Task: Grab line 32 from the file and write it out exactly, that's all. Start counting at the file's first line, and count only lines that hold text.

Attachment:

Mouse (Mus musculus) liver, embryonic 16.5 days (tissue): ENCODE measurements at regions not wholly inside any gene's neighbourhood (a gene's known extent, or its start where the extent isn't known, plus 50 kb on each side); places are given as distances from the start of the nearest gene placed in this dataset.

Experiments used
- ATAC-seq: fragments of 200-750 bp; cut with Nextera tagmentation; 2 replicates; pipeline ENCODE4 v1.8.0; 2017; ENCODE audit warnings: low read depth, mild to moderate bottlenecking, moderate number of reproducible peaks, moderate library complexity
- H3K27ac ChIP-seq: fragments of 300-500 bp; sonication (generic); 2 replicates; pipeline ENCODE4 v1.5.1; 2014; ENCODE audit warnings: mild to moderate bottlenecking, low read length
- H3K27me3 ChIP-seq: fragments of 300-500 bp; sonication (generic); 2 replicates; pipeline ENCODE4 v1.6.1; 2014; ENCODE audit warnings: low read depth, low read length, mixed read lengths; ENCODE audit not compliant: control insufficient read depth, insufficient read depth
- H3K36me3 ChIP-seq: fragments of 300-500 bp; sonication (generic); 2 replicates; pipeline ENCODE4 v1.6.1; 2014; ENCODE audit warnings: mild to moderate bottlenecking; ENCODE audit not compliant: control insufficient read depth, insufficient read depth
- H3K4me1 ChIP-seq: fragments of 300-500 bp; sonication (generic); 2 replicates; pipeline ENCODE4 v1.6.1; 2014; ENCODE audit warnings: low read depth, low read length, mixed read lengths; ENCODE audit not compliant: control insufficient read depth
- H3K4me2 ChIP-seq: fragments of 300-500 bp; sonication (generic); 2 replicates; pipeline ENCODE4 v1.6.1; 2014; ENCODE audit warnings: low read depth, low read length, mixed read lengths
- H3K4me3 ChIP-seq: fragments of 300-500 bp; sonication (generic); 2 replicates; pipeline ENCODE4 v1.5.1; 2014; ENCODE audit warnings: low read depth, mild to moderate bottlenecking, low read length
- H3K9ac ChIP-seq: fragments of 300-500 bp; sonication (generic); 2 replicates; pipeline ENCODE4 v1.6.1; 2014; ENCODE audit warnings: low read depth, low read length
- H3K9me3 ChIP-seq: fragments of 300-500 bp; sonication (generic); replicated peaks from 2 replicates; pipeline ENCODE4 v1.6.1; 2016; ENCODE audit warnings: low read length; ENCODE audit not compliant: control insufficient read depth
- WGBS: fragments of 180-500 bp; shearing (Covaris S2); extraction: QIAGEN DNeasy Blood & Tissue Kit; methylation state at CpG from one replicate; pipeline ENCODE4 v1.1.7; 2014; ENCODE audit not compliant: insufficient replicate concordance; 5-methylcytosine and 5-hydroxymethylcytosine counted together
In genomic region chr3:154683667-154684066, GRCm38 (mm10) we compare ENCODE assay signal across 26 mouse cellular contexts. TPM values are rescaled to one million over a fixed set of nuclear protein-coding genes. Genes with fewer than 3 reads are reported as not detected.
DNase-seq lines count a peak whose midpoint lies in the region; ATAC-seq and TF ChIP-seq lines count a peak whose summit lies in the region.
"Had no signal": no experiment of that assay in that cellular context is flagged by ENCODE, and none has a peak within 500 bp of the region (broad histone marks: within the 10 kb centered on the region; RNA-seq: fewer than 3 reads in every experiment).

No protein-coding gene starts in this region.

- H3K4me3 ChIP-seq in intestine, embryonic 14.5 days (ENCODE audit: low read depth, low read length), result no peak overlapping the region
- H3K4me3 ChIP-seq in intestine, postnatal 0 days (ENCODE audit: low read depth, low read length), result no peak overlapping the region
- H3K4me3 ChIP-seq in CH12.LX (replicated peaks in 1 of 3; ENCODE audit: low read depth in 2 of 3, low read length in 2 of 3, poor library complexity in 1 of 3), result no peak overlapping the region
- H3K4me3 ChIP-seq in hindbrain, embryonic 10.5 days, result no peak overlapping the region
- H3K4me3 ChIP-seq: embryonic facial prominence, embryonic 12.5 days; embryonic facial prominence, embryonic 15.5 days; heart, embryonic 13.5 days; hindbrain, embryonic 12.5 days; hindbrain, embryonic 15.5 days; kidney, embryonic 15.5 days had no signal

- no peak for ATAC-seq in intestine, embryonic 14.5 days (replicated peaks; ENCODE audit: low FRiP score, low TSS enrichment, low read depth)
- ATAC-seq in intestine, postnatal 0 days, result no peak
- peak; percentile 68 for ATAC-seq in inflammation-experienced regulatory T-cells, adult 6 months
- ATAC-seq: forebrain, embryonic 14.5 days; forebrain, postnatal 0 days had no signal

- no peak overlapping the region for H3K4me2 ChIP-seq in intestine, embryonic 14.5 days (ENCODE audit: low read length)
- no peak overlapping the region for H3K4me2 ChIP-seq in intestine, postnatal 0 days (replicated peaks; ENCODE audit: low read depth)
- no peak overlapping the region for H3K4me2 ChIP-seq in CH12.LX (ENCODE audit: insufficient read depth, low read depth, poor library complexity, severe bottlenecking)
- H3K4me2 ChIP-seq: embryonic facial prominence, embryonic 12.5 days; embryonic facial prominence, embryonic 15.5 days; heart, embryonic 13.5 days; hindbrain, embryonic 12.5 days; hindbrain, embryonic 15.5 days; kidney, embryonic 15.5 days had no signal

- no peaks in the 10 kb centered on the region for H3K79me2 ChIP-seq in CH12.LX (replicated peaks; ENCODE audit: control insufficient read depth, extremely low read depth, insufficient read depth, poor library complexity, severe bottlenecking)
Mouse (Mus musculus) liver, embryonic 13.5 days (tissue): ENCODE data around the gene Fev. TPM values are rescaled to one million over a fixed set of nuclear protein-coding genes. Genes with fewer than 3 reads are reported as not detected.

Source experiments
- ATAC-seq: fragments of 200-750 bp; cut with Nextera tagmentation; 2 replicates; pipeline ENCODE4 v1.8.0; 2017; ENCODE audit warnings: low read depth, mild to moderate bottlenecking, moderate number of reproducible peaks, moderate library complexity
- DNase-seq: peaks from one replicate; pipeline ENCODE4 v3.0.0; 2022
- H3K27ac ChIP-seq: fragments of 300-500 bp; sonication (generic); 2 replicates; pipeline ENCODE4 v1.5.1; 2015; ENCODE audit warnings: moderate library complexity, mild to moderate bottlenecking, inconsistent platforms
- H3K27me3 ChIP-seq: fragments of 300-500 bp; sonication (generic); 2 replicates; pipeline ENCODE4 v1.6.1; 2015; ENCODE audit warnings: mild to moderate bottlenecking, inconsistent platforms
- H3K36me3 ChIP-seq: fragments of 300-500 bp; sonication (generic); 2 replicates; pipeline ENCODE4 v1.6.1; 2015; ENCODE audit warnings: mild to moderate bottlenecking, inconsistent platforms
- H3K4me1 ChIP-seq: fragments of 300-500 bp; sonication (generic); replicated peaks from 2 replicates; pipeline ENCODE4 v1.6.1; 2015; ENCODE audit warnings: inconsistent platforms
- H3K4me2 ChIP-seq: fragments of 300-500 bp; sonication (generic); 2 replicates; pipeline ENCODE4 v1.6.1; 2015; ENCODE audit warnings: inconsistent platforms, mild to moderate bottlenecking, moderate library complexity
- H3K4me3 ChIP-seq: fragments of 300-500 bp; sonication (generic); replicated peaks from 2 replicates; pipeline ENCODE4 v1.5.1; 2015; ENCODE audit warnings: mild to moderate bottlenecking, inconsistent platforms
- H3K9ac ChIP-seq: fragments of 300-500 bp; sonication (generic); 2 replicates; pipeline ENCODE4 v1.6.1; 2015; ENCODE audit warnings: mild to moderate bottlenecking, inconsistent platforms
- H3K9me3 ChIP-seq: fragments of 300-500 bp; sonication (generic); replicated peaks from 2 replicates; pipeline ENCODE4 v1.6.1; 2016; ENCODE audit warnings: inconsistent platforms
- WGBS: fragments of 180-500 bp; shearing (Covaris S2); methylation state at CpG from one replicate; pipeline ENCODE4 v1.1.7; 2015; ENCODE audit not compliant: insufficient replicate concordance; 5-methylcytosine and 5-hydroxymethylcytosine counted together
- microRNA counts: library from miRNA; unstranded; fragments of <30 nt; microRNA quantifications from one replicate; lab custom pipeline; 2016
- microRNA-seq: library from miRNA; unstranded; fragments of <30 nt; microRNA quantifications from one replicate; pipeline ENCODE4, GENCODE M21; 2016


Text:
Source experiments